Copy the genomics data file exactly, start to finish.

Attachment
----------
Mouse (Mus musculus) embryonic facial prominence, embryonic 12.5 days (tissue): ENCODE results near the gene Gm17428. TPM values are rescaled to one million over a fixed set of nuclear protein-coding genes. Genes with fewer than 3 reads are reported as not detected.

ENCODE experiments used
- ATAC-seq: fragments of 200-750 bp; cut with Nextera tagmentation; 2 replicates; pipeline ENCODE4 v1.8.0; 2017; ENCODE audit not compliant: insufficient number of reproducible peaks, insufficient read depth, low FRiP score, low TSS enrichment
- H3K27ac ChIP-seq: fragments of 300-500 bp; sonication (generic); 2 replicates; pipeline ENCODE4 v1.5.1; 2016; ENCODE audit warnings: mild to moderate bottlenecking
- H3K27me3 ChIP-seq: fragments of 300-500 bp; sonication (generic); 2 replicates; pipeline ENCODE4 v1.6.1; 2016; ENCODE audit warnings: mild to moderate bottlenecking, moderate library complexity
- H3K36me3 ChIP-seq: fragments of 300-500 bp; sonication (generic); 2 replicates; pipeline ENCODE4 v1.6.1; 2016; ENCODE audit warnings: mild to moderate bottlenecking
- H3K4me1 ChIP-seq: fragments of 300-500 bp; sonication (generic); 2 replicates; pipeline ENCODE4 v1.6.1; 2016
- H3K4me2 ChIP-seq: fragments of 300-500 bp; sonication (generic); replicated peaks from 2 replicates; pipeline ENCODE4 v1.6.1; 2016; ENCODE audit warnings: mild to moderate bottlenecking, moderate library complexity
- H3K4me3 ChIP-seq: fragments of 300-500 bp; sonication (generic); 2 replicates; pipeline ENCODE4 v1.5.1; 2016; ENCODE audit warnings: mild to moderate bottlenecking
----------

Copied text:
Mouse (Mus musculus) embryonic facial prominence, embryonic 12.5 days (tissue): ENCODE results near the gene Gm17428. TPM values are rescaled to one million over a fixed set of nuclear protein-coding genes. Genes with fewer than 3 reads are reported as not detected.

ENCODE experiments used
- ATAC-seq: fragments of 200-750 bp; cut with Nextera tagmentation; 2 replicates; pipeline ENCODE4 v1.8.0; 2017; ENCODE audit not compliant: insufficient number of reproducible peaks, insufficient read depth, low FRiP score, low TSS enrichment
- H3K27ac ChIP-seq: fragments of 300-500 bp; sonication (generic); 2 replicates; pipeline ENCODE4 v1.5.1; 2016; ENCODE audit warnings: mild to moderate bottlenecking
- H3K27me3 ChIP-seq: fragments of 300-500 bp; sonication (generic); 2 replicates; pipeline ENCODE4 v1.6.1; 2016; ENCODE audit warnings: mild to moderate bottlenecking, moderate library complexity
- H3K36me3 ChIP-seq: fragments of 300-500 bp; sonication (generic); 2 replicates; pipeline ENCODE4 v1.6.1; 2016; ENCODE audit warnings: mild to moderate bottlenecking
- H3K4me1 ChIP-seq: fragments of 300-500 bp; sonication (generic); 2 replicates; pipeline ENCODE4 v1.6.1; 2016
- H3K4me2 ChIP-seq: fragments of 300-500 bp; sonication (generic); replicated peaks from 2 replicates; pipeline ENCODE4 v1.6.1; 2016; ENCODE audit warnings: mild to moderate bottlenecking, moderate library complexity
- H3K4me3 ChIP-seq: fragments of 300-500 bp; sonication (generic); 2 replicates; pipeline ENCODE4 v1.5.1; 2016; ENCODE audit warnings: mild to moderate bottlenecking